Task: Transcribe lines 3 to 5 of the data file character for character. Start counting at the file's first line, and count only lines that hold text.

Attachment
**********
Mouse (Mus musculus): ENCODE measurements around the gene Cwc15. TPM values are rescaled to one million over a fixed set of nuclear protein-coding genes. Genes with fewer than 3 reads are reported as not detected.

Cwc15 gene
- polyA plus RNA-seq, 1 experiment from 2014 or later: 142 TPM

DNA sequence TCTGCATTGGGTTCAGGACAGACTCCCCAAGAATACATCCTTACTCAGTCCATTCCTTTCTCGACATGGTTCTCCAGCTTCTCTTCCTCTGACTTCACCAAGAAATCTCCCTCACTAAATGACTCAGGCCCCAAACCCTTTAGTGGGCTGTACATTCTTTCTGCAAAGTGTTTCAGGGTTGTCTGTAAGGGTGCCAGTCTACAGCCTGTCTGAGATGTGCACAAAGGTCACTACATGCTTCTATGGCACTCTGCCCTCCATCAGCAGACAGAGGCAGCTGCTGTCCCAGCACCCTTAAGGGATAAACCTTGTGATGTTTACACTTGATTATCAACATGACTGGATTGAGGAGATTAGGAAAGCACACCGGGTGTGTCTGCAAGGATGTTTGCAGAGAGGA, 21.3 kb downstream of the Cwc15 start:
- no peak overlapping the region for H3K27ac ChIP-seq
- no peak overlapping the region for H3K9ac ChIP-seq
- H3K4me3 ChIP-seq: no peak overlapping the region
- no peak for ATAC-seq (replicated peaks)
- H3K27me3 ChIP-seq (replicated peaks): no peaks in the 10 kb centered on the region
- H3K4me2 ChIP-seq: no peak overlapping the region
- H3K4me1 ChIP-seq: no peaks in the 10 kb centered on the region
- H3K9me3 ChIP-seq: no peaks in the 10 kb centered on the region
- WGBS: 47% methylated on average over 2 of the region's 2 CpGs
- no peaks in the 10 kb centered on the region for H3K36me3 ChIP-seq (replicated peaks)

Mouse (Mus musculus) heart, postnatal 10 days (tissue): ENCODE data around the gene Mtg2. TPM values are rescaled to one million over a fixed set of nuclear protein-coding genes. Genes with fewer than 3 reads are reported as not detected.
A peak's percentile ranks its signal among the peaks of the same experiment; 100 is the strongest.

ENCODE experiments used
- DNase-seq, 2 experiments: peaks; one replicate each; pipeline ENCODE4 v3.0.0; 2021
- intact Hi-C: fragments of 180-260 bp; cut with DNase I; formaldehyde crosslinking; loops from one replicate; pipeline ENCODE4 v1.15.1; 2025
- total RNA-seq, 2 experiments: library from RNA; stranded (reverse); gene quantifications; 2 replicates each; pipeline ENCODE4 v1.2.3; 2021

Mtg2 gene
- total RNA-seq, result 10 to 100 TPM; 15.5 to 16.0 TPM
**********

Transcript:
- polyA plus RNA-seq, 1 experiment from 2014 or later: 142 TPM

DNA sequence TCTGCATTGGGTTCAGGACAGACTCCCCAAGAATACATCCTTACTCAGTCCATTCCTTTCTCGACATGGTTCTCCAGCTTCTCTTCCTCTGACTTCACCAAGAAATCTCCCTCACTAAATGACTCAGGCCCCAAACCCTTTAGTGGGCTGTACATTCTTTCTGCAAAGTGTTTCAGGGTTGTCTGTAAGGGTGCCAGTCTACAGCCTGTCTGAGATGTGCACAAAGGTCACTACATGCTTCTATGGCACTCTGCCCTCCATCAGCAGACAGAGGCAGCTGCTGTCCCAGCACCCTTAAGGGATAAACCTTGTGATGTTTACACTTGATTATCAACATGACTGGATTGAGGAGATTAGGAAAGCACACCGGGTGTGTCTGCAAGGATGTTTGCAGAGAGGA, 21.3 kb downstream of the Cwc15 start:
- no peak overlapping the region for H3K27ac ChIP-seq